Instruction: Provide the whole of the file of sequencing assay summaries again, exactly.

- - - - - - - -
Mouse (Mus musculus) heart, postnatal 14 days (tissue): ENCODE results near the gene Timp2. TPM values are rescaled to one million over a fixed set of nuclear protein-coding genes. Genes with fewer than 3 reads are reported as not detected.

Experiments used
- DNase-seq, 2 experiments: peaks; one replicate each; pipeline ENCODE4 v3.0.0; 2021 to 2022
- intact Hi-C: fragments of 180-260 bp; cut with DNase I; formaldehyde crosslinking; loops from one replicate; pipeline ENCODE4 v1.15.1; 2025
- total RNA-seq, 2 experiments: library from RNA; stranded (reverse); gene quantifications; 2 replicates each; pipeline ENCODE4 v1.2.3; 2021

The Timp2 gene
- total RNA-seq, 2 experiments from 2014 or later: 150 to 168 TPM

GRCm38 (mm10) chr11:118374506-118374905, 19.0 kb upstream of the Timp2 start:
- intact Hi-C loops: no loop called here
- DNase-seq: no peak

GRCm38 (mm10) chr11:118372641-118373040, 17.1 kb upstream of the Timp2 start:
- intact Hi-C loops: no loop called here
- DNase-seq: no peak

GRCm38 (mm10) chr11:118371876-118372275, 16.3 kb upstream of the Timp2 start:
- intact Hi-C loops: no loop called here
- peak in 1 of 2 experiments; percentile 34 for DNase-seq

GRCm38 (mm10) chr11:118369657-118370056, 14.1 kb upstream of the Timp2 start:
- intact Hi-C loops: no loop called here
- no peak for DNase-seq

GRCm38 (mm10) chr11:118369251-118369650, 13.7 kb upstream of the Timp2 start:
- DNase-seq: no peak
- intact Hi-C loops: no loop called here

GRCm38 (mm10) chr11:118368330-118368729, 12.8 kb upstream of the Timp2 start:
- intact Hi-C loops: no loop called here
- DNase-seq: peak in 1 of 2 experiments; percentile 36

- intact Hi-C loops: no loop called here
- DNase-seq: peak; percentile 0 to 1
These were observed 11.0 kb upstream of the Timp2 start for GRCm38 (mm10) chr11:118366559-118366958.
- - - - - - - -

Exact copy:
Mouse (Mus musculus) heart, postnatal 14 days (tissue): ENCODE results near the gene Timp2. TPM values are rescaled to one million over a fixed set of nuclear protein-coding genes. Genes with fewer than 3 reads are reported as not detected.

Experiments used
- DNase-seq, 2 experiments: peaks; one replicate each; pipeline ENCODE4 v3.0.0; 2021 to 2022
- intact Hi-C: fragments of 180-260 bp; cut with DNase I; formaldehyde crosslinking; loops from one replicate; pipeline ENCODE4 v1.15.1; 2025
- total RNA-seq, 2 experiments: library from RNA; stranded (reverse); gene quantifications; 2 replicates each; pipeline ENCODE4 v1.2.3; 2021

The Timp2 gene
- total RNA-seq, 2 experiments from 2014 or later: 150 to 168 TPM

GRCm38 (mm10) chr11:118374506-118374905, 19.0 kb upstream of the Timp2 start:
- intact Hi-C loops: no loop called here
- DNase-seq: no peak

GRCm38 (mm10) chr11:118372641-118373040, 17.1 kb upstream of the Timp2 start:
- intact Hi-C loops: no loop called here
- DNase-seq: no peak

GRCm38 (mm10) chr11:118371876-118372275, 16.3 kb upstream of the Timp2 start:
- intact Hi-C loops: no loop called here
- peak in 1 of 2 experiments; percentile 34 for DNase-seq

GRCm38 (mm10) chr11:118369657-118370056, 14.1 kb upstream of the Timp2 start:
- intact Hi-C loops: no loop called here
- no peak for DNase-seq

GRCm38 (mm10) chr11:118369251-118369650, 13.7 kb upstream of the Timp2 start:
- DNase-seq: no peak
- intact Hi-C loops: no loop called here

GRCm38 (mm10) chr11:118368330-118368729, 12.8 kb upstream of the Timp2 start:
- intact Hi-C loops: no loop called here
- DNase-seq: peak in 1 of 2 experiments; percentile 36

- intact Hi-C loops: no loop called here
- DNase-seq: peak; percentile 0 to 1
These were observed 11.0 kb upstream of the Timp2 start for GRCm38 (mm10) chr11:118366559-118366958.